Falling asleep at the wheel can have have deadly consequences, but a driver who's too distracted can be just as dangerous. So Harman has developed an in-car monitoring system that tracks the dilation of the driver's pupils to determine how overloaded and distracted their brain might be. The system is considerably easier to install in a vehicle than other monitors which require sensors in the seats, or biometric sensors in the steering wheel dependent on a driver properly holding it it. All that's needed to monitor the driver's pupils is a rear-facing camera, and a proprietary software algorithm developed by Harman.
When a driver's pupils dilate, it's an indication of a "high cognitive load and mental multitasking" which is another way of saying they're paying attention to a lot of things going on around them, and additional distractions could be too much to handle. In response, Harman's system will automatically adjust and minimise the user interfaces in the vehicle, and will temporarily put mobile communication devices in a do-not-disturb mode.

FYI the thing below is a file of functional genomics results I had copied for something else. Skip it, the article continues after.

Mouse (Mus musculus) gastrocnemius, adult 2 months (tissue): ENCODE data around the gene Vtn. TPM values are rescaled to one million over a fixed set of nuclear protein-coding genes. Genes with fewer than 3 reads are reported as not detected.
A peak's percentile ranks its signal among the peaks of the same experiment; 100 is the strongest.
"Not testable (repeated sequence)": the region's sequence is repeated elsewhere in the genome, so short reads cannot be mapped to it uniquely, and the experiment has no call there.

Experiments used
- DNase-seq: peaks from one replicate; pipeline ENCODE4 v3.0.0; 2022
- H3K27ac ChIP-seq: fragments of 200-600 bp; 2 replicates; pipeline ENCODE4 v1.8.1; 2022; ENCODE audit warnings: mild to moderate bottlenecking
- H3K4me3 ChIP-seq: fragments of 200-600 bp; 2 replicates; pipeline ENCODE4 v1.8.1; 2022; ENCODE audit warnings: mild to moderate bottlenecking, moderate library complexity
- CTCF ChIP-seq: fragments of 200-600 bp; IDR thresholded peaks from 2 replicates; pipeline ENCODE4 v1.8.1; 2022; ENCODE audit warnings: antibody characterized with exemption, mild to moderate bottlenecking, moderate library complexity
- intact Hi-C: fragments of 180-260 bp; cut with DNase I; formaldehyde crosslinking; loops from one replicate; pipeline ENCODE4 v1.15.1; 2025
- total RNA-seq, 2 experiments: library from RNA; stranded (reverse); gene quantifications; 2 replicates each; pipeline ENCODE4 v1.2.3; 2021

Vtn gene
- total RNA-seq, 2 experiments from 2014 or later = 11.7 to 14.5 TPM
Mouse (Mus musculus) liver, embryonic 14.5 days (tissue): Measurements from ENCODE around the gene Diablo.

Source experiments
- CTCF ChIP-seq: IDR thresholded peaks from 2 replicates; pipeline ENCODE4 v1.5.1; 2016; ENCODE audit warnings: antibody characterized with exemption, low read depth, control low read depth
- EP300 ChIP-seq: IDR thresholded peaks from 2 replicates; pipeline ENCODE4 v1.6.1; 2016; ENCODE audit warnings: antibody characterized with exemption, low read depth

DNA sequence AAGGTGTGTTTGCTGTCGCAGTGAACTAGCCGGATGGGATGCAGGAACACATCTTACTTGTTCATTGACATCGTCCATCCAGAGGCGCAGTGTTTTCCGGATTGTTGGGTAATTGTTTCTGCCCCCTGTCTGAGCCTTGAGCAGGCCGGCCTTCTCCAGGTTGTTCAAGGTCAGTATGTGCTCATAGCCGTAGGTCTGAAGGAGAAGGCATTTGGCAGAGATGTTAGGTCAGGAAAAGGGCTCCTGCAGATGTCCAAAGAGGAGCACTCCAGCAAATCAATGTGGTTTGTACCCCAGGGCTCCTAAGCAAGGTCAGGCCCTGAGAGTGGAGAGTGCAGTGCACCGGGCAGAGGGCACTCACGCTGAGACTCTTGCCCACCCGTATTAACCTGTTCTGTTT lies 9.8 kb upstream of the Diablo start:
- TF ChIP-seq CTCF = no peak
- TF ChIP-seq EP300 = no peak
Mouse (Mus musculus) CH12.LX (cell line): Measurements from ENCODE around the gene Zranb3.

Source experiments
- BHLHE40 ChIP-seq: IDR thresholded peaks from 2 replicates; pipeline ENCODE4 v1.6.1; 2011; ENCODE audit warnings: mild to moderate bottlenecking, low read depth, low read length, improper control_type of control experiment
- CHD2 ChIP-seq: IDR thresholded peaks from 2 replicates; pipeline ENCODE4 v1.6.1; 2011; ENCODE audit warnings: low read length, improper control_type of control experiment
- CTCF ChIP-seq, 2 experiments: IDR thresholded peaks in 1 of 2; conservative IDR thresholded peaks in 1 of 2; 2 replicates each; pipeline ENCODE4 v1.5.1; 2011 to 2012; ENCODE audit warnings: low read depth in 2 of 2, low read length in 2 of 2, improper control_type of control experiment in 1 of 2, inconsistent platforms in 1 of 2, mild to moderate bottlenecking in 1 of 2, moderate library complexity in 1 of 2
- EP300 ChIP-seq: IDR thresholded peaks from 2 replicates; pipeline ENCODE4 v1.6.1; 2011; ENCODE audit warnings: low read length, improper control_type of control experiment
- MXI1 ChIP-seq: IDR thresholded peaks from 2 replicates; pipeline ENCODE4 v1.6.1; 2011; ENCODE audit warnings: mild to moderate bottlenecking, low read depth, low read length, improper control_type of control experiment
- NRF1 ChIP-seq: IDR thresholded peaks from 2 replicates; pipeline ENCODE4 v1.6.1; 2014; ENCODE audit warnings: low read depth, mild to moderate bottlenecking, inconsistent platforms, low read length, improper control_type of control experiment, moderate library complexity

The system will also step up any driver-assist features in the car, putting them in a sort of 'high alert' mode to be on the look out for hazards on the road ahead or problems the driver might otherwise miss while they're overly distracted. It's kind of like having a backseat driver, but without the know-it-all condescending tone.
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